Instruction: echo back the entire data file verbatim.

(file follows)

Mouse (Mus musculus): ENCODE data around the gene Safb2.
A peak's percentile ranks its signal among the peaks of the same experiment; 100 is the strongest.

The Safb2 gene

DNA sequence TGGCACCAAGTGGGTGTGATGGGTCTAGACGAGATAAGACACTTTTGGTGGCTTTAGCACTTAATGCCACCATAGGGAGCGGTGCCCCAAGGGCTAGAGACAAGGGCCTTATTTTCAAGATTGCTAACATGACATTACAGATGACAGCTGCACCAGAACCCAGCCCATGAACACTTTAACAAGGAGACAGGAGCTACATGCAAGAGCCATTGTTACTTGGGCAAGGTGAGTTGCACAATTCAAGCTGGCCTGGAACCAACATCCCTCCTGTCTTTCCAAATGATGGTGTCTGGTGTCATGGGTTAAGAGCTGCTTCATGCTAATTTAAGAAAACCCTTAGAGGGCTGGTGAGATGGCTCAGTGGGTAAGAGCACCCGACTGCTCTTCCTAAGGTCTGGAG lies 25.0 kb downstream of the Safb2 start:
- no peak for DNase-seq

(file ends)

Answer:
Mouse (Mus musculus): ENCODE data around the gene Safb2.
A peak's percentile ranks its signal among the peaks of the same experiment; 100 is the strongest.

The Safb2 gene

DNA sequence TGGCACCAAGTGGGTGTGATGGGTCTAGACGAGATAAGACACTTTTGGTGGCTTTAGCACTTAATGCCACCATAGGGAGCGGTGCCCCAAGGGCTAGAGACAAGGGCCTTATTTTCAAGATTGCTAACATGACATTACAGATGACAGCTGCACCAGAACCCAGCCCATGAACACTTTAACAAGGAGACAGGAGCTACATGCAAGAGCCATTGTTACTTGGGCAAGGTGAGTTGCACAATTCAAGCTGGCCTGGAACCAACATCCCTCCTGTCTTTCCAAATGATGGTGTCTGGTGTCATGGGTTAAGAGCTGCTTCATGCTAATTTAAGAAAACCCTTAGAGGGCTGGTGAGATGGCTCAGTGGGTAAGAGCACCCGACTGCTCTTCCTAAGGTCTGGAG lies 25.0 kb downstream of the Safb2 start:
- no peak for DNase-seq